Well, I did like dinner. And Don was like a brother to me. And I still felt kinda guilty moving out and sticking him with crazy roommates. And I recognized that he really had no other options. So I agreed, with the caveat that he stick that check for dinner in the mail immediately.

A few days later, I showed up at his apartment with my girlfriend Bethann, our friend Molly, and a roll of garbage bags. It was a good thing we brought the garbage bags. Erin lived like a hobo. The apartment was littered with, um, litter. Take-out containers, beer bottles, crusty old plates with food items still on them, torn-up paper, magazines, grody old soiled clothes … you know, litter. And cockroaches. They didn’t even bother hiding anymore. It was their place now.

We spent the day cleaning the apartment as best we could and packing up all of Don’s stuff. He had been kind enough to hire movers, so we wouldn’t have to actually carry anything. I still had to show up the next day, ride to the storage unit with the movers, watch them move everything in, and then walk a mile to the subway. So it wasn’t exactly hassle-free. But at least I didn’t have to carry anything, which is by far the worst thing about moving.

As I locked the apartment up for the second-to-last time, I ran into Gary in the hallway.

“Hey, meh,” he said. “You moving out?”

“I already moved out,” I said. “I’ve been gone for over a year.”

He laughed. “Yeah, you moved out,” he gave me a look that seemed to suggest I hadn’t really moved out.

“Is Don going too?” he asked.

“Yeah,” I said, “I’m moving his stuff.”

“Why doesn’t he move his stuff, meh?”

“He’s gone.”

“Tell him I need a haircut, meh,” he said, then walked into his apartment.

And that’s the last I ever saw of Scary Gary.

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Story of the Day: 2-7-11


The Legend of Scary Gary Part 8

The Day of the Dude

I went through some rough times in that apartment. I lived there a little over three years. During that time, Don’s acting career started taking off. Every few months he’d bag a national tour or a regional production and leave the city. The first time he left he sublet his bedroom to Jill, which worked out way better than I expected. (Sublet is the past tense of sublet, BTW. There is no such word as subletted. English!) I hadn’t developed much of a relationship with Jill before Don left; they had an on-again, off-again sort of relationship and I was sort of on the onskirts of it all. Gary was as confused as I was.

“Is that his girlfriend, meh?” he’d ask me when Don wasn’t around.

“Not really,” I’d say.

“Phhh,” he’d say. “Not really. I know, meh. I know.” And he’d give me a look that told me he knew.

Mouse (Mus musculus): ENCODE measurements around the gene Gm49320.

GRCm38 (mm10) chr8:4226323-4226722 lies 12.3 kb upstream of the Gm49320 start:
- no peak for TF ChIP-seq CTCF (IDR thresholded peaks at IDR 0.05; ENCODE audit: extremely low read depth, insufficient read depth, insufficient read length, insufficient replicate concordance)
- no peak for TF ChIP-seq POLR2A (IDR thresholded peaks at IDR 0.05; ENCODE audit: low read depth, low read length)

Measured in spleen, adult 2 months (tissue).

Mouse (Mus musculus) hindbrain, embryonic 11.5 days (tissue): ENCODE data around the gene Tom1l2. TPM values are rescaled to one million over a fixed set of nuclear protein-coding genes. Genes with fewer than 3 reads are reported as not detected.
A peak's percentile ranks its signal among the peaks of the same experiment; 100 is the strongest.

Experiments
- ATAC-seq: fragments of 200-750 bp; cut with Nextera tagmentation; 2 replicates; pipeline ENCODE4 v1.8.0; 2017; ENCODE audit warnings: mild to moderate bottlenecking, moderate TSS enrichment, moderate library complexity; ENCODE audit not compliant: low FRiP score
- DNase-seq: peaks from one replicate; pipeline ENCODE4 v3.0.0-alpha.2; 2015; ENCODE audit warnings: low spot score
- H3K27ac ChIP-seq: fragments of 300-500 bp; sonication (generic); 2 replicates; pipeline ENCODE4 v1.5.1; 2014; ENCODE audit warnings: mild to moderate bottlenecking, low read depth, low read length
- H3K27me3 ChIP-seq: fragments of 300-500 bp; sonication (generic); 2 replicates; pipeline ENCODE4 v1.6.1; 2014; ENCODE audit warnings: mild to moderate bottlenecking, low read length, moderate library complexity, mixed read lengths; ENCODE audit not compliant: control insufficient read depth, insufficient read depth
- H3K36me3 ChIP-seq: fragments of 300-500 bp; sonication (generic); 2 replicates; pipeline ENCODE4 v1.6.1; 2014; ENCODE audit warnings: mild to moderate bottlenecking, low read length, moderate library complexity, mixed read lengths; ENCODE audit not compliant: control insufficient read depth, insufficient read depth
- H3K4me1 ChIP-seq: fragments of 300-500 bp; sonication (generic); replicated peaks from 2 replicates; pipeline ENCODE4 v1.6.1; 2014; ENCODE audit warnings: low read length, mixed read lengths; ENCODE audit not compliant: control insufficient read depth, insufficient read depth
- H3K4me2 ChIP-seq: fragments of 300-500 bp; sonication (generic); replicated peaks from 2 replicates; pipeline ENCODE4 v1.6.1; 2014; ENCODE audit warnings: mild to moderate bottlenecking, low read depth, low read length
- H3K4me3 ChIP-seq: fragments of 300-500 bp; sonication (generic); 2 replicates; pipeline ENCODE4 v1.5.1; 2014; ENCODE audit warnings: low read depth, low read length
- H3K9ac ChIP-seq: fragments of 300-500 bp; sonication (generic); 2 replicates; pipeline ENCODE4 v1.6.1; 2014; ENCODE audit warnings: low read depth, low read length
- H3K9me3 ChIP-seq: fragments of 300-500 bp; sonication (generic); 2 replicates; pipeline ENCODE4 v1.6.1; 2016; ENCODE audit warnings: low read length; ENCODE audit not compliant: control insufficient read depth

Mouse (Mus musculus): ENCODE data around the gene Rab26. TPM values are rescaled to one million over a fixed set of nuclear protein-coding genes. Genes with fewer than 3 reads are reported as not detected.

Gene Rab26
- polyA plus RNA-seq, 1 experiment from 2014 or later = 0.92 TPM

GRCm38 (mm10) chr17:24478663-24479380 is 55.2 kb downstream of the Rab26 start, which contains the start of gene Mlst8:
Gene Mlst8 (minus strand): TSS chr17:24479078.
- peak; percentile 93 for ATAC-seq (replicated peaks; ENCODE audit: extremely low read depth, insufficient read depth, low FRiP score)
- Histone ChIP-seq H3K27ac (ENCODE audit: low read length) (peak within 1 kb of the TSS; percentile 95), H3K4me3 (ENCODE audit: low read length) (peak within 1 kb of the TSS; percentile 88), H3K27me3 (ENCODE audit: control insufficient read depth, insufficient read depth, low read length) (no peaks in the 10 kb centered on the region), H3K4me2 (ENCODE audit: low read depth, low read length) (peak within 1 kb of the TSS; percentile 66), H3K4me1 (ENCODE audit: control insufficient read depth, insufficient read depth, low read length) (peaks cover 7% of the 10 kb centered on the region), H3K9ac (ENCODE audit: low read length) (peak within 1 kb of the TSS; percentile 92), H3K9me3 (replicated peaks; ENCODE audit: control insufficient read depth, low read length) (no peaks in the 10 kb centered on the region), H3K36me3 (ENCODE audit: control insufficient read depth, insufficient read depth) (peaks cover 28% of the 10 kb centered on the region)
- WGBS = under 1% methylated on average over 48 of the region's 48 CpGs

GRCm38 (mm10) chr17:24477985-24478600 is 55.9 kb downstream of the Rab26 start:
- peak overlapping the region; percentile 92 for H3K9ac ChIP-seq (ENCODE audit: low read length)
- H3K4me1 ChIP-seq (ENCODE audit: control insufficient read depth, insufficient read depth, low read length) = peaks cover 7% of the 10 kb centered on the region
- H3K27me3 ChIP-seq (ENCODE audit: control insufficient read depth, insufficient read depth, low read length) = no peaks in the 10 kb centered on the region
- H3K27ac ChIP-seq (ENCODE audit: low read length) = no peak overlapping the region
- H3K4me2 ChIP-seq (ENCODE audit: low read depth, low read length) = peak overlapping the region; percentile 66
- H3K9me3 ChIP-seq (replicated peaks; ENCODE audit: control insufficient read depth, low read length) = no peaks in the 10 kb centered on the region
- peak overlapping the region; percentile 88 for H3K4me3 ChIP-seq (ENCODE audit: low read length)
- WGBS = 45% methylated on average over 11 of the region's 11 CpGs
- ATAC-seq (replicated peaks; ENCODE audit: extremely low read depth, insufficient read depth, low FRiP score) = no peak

“Really, I think they’re just friends.”

“Friends!” he’d roar, shaking his head in wonder at my naivete. “Just friends! Come on, meh. Just friends.” I was a little hurt that he didn’t ever ask if Jill was my girlfriend. He seemed to have no problem believing I would just be friends with a girl. But with Don, he was suspicious.

Once Don was gone, Jill and I got along famously. Most nights we’d get stoned and make craft projects. We turned a bunch of boxes into Robot Don and set him in the chair next to the window in tribute to our absent friend. We drew pictures and wrote songs and listened to music and watched movies and had a hell of a time. She took me to her office Christmas party, a black tie affair. We got super drunk on free alcohol and had a purposely awful picture taken that was printed out and inserted into a souvenir snow globe.

Don soon returned and Jill went off to live with her future husband and everything was status quo for another year or so. I got a great job working at a company that made and sold awful syndicated TV shows. Truly abysmal shows like The Highlander and Special Ops Force starring Dennis Rodman. Special Ops Force was funny because it aired for an entire season under the name Soldier of Fortune. It got dismal ratings even though it was Jerry Bruckheimer’s first foray into television, and he is now the most successful human in the television universe. He could pee into a box and some network would put it on as a mid-season replacement. The soldiers of fortune did not quite smile on him on the first go round, though, so the producers stuck Dennis Rodman in it and renamed it Special Ops Force for the second season. And the funny thing about this is that the creators were convinced the SOF was working; they just needed to change what the letters stood for.